Recently a Florida man, of course it's a Florida man, inadvertently or at least I hope so, shot himself in the groin with a marine flare gun. He subsequently required notable medical attention for damaged anatomy located in said region. So the question occurred to me, "What is the viability of using a marine flare gun as a weapon for self defense on a boat?"
You're sitting in a quiet anchorage when all of a sudden the boat is swarmed by zombies and pirates looking for rum. Your trusty 50 caliber machine gun is unfortunately disassembled and safely hidden out of sight from the gummit, laying under a foot of greasy black water in the bilge. All you have is your plastic orange flare gun, and six outdated 12 gauge red flares. With a glimmer of hope, you chamber a red flare. The trigger is pulled, and you fire at point blank range at the nearest zombie. The flare bounces off the zombie, and falls on the deck.
You, the zombies, and the pirates all stop at once blinded by the ball of red light until in just seconds it burns through the deck and falls into the bilge water. The ensuing chemical reaction blows you backward off the boat now completely devoid of any eyebrows. Swimming away you try to keep your head real low to avoid your 50 cal ammunition that's now randomly hurling exploding bullets in all directions caused by the conflagration. A zombie near you tries to give you "the finger" as it flounders in the water but it falls off.
Two weeks later, you take a brown sharpie, and draw on eyebrows in preparation for the hearing. It seems that 400 gallons of diesel washed up on Longboat Key's shoreline, and the 50 caliber machine gun was found when the Coast Guard raised the boat. The Paradise Condo Association is upset about the bullet holes in the building's stucco, and a resident is claiming her Sphynx cat became so scared all of its hair fell out. There's even a zombie that's missing a finger and wearing a cheap suit who wants to testify.
If you search around very few people have ever successfully used flare guns for defensive purposes. Mostly for those who have tried it, the end results tend to follow Murphy's laws of unintended circumstances. In the end, despite what you see in movies, it's a very poor choice for a weapon, especially on a boat full of fuel. It is however a great option for emergency distress signaling.
The primary ingredients in a flare are black powder used to propel the flare to altitude, and Magnesium which provides the light. We will pause here for a moment to just consider this metal.
The property that makes magnesium good for flares is its very high burning temperature, of up to about 5600 F producing a bright light. The down side of magnesium is it's difficult to extinguish when burning. Throwing water on it makes the problem much worse. Not only does the water immediately turn to steam, but then the steam reacts with the burning magnesium creating hydrogen gas. Things instantly go from bad to much worse. Your typical small B & C boat fire extinguisher won't help here either. Only a class D fire extinguisher can put out a magnesium fire, and it should be a large one.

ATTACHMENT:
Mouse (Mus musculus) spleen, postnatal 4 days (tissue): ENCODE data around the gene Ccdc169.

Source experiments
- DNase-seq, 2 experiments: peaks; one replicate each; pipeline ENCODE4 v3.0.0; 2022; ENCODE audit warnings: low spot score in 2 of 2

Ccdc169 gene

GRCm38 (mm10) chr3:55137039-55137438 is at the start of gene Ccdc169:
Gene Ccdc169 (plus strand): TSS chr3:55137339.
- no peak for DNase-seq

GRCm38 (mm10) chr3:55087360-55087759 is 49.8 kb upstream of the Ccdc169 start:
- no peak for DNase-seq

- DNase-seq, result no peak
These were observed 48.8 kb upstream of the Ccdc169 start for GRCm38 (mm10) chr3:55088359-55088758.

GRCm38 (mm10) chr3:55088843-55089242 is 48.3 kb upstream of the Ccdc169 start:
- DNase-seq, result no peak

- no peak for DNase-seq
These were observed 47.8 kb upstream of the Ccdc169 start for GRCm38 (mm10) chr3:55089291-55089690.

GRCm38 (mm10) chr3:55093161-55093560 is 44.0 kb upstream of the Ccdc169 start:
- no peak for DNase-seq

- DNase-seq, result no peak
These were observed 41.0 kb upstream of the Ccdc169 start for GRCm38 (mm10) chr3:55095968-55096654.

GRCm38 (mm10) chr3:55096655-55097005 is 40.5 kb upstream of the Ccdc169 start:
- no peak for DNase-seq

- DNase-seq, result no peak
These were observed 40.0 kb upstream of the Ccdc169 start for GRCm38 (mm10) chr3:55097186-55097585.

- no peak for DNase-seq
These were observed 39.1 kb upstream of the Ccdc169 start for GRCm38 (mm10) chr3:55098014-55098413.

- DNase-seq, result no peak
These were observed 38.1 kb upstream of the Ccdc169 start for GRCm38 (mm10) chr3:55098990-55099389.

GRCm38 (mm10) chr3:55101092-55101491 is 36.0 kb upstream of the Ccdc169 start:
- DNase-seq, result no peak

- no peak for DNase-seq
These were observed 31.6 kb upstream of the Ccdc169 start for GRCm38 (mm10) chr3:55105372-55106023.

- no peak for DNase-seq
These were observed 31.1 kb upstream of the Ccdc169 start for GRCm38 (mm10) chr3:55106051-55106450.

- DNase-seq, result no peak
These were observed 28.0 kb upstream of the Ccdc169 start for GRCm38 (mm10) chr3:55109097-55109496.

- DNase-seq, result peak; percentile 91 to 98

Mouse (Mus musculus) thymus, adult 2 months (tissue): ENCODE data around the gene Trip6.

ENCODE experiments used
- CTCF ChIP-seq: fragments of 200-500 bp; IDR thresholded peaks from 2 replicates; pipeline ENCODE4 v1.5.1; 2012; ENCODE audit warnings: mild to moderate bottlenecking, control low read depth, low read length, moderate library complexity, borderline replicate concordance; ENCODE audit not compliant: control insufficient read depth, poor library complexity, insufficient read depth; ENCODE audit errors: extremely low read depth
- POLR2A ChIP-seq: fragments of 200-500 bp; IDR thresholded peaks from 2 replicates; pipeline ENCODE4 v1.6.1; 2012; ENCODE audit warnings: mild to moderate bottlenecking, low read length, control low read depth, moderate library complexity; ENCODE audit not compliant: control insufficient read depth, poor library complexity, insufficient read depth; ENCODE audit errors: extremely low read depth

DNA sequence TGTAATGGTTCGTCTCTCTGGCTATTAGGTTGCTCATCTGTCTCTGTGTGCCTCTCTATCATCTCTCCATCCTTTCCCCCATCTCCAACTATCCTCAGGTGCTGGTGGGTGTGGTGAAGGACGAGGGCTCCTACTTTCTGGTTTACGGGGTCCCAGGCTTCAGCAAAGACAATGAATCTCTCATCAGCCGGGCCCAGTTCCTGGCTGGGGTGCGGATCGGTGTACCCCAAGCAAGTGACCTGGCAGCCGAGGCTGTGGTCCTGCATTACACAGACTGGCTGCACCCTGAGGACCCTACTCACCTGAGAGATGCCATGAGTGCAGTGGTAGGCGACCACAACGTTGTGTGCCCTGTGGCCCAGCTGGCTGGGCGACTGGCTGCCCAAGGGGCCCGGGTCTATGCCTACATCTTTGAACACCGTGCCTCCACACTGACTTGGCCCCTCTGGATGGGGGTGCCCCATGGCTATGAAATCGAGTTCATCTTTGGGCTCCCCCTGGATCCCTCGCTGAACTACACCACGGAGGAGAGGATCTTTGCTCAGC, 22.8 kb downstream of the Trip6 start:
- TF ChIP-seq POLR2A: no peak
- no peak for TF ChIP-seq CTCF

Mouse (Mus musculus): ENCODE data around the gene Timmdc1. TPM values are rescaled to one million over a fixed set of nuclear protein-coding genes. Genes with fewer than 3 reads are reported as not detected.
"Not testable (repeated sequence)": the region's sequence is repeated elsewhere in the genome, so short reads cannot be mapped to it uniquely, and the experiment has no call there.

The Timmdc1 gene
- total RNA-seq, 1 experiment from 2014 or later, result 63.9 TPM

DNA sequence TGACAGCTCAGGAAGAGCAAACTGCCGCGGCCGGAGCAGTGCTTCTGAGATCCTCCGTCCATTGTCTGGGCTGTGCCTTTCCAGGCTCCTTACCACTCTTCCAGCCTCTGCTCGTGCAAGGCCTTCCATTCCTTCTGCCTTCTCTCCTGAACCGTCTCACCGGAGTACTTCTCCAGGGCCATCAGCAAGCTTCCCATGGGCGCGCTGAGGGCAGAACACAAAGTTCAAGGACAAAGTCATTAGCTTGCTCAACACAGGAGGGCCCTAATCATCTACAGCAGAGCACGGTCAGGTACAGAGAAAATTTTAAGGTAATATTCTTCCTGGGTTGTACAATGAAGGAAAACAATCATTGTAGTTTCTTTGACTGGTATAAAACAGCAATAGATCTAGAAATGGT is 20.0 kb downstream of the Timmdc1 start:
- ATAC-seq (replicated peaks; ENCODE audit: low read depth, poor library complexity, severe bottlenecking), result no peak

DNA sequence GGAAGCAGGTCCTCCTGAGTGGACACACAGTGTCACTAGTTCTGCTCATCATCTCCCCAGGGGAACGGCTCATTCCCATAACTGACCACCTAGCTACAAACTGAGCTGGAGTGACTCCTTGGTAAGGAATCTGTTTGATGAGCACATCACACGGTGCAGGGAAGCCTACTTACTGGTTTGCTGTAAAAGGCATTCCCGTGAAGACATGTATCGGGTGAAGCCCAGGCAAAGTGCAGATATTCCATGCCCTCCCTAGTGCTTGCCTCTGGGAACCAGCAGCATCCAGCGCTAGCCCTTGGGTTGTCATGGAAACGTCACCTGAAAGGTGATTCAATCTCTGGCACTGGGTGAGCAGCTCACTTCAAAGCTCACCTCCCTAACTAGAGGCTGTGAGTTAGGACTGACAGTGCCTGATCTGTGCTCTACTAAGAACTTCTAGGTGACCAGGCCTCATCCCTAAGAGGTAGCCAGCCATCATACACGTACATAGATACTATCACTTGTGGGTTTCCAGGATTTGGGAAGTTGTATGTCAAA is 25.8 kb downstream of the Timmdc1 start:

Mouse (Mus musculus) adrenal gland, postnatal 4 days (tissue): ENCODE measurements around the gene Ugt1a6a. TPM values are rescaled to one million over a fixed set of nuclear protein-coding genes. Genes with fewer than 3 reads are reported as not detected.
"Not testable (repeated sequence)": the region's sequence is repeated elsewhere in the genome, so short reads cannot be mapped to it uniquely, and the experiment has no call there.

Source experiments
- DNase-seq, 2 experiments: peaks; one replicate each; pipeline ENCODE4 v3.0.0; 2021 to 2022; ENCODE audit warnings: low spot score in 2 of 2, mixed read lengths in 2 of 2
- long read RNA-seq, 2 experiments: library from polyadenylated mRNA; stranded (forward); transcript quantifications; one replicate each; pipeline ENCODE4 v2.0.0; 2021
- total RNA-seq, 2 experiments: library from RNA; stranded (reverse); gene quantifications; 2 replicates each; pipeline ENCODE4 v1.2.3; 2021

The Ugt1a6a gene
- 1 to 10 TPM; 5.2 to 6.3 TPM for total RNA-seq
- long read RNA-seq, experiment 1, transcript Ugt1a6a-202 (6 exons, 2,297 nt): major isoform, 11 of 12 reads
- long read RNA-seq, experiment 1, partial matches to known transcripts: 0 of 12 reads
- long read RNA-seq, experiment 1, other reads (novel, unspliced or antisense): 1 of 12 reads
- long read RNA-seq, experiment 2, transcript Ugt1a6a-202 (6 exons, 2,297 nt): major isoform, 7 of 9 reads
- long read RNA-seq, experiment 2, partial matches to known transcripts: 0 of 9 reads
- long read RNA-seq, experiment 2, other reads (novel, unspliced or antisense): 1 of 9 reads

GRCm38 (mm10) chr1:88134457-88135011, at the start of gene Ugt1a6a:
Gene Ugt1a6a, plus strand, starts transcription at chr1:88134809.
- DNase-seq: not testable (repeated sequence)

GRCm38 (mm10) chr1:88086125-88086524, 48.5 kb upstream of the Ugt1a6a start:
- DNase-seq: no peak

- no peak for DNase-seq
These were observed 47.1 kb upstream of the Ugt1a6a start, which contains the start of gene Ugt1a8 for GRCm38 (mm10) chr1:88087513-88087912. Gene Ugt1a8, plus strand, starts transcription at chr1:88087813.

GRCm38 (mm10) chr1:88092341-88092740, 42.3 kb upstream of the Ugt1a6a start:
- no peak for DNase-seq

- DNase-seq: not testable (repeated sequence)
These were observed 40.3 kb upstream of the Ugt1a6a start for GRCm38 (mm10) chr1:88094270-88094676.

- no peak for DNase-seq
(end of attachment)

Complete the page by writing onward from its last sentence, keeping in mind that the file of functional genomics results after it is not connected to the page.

Other chemicals added to distress flares are various forms of strontium, and a oxidizer to help it burn. This creates the cheery red color.
I'm not going to belabor the point, but all recreational boats over 16' operating in coastal waters must carry USCG approved day and night visual distress signals. Manually powered boats, and open sailboats under 26' are excluded.
These can be pyrotechnic devices, or as simple as a distress flag, and an electric light that blinks SOS in morse code, as if anybody in this iPhone age actually remembers what this is. In the end three non-expired USCG approved red hand held flares meets the test for most boaters. Beyond that the prudent captain can make further decisions based on how and where they boat.
A couple pieces of advice. RTFD (Read the directions first) before you need to use them. Light and hold hand held flares over the water on the downwind side of the boat at an angle that won't let it drip hot stuff on your hands. Remember this stuff burns pretty hot. Shoot all aerial flares down wind, and not over land or other boats. Don't ever point a flare gun at your groin, or at anyone else even if you're joking.
Lastly check the expiration dates, and properly dispose of expired flares. By that I mean you can't take a bottle of rum and a bunch of expired red flares and fire them off in the bay with your buddies. It's illegal. The good news is you can do this with white flares, although I wouldn't have the rum on the boat when you're blasting away in these paranoid times.
For those who would feel emasculated by using a cute feminine looking orange plastic flare gun, there are other options such as the manly B&D ExD 37mm Extreme Duty Top Break Launcher.
As scary as it looks it's legal, just as long as you only have 37mm flares on the boat. It can shoot a lot of other things too, but if that other ammunition is found on board it automatically becomes a weapon. I understand that Magnifico Yachts is giving one to each buyer of their new 2000 hp Phallic Fifty go fast boat as a buyer incentive. If you have one one of these on board, I would tell the USCG in advance of any inspections so they don't get too excited when they find it.
The photo of the 37mm launcher is from Wikipedia, and taken by user incitatus.
The small burning flare photo is from Wikipedia user Dvortygirl.
The flare gun photo is from Wikipedia by user MMX